1 September 2020 should mark the day when the European Union finally draws a line under the 2015 "Dieselgate" scandal which rocked the European motor industry, and in particular, the Volkswagen Group ('VW'). For those with short memories, the scandal concerned the revelation that nearly half a million diesel cars sold in the USA by VW over the period 2009-2015 had been fitted with an 'emissions-compliance' defeat device. The device enabled the cars to 'defeat' standard emissions testing and appear far greener than they actually were. It quickly emerged that such trickery was not confined to VW, and nor were sales of such vehicles restricted to the USA! The revelations not only damaged the financial performance of the European motor sector, they also enraged many consumers who had bought diesel motor cars in the mistaken belief that they were 'cleaner' than their petroleum counterparts. These consumers were also left with a car that was virtually unsaleable other than at a ridiculously low price – a situation which was not improved by panicked manufacturers aggressively marketing new cars, which had already been produced, at knockdown prices.
The scandal resulted in the European Commission (the 'Commission') developing a new set of 'type approval'1 rules which were adopted by the European Council and the European Parliament in 2018. The "EU Regulation on the approval and market surveillance of motor vehicles" (the 'Regulation') was adopted in May 2018 and takes effect from 1 September 2020. The Regulation improves the quality and independence of type approval and testing, increases checks of cars already on the EU market and, strengthens EU oversight of the entire system.
The Regulation has three key strands:
- Independence and quality of testing before a car can be placed on the market. Technical services which perform testing and inspections of new car models will be independently audited both to obtain and to maintain their approved status. National 'type approval' bodies will be subject to peer review to ensure uniform standards apply across the EU.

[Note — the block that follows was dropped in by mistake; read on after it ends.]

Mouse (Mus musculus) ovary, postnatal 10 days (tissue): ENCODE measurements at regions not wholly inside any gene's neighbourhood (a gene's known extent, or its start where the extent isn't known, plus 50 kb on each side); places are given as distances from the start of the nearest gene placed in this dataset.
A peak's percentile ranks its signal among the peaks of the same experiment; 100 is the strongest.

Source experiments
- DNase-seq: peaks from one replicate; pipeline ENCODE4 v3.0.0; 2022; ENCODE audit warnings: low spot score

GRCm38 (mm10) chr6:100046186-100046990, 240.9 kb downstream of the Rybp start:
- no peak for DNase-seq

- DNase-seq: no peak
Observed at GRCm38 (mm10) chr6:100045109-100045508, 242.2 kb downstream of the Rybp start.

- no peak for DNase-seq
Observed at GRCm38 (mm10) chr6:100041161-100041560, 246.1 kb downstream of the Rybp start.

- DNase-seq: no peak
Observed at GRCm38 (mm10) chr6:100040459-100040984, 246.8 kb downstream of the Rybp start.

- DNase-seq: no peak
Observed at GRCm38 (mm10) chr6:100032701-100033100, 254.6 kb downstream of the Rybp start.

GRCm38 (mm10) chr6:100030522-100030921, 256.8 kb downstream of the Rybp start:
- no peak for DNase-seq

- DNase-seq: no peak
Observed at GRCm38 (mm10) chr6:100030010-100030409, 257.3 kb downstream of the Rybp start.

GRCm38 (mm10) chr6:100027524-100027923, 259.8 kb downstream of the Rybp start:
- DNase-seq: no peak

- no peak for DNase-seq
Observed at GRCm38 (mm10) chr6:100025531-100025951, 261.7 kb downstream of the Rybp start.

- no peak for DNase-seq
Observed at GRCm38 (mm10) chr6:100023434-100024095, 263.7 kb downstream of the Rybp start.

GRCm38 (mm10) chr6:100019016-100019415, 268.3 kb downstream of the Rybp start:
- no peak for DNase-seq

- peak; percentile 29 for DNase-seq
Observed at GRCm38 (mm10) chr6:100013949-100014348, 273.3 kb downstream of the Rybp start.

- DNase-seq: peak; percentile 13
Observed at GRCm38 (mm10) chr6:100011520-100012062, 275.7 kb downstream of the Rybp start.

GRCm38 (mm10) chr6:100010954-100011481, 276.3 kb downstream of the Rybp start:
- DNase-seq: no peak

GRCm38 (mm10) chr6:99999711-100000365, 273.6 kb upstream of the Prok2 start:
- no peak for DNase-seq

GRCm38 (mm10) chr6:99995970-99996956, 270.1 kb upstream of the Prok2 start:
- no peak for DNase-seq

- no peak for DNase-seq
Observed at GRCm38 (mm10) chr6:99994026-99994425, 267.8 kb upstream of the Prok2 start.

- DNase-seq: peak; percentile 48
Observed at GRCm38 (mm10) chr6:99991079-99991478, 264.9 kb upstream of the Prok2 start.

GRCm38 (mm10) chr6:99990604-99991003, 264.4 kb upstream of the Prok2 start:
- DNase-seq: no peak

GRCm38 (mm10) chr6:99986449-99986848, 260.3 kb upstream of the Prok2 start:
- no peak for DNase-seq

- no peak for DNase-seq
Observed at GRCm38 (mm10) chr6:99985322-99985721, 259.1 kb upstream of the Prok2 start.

- Checks on cars already on the market. Member States are now obliged to regularly test a minimum number of cars that are already on the market and for sale at dealerships. If they find any 'non-compliant' vehicles they can act directly to take safeguarding measures. Previously, only the authority which issued the 'type approval' could take such action.
- European oversight. The Commission now has the authority to perform compliance and conformity checks on vehicles both in the laboratory and on the road. Where it finds that a manufacturer is in breach of 'type approval' legislation, e.g. 'defeat devices' are installed or fake declarations have been made, it can issue an EU wide vehicle recall and impose fines of up to Euro 30,000 per vehicle. Previously, only the national authority which issued the original 'type approval' could take such action. Remedial action must involve no cost to the consumer and people who have 'fixed' their vehicle at their own cost prior to any recall must be reimbursed their costs.
Whilst the headlines associated with the Regulation have focused on emissions standards, it should be noted that it is designed to ensure that before issuing any 'type approval' the national authority must also ensure compliance with safety rules (installation of lights, braking performance, stability control, crash tests) and production requirements (of individual parts and components such as seats, seat belts and airbags). The fines for breaching the Regulation are severe, and as such, they should keep motor manufacturers in check. The net result could be, as intended by the Commission, a phased but steady increase in both vehicle safety on European roads in and in air quality across the continent as older vehicles are gradually replaced by the new.
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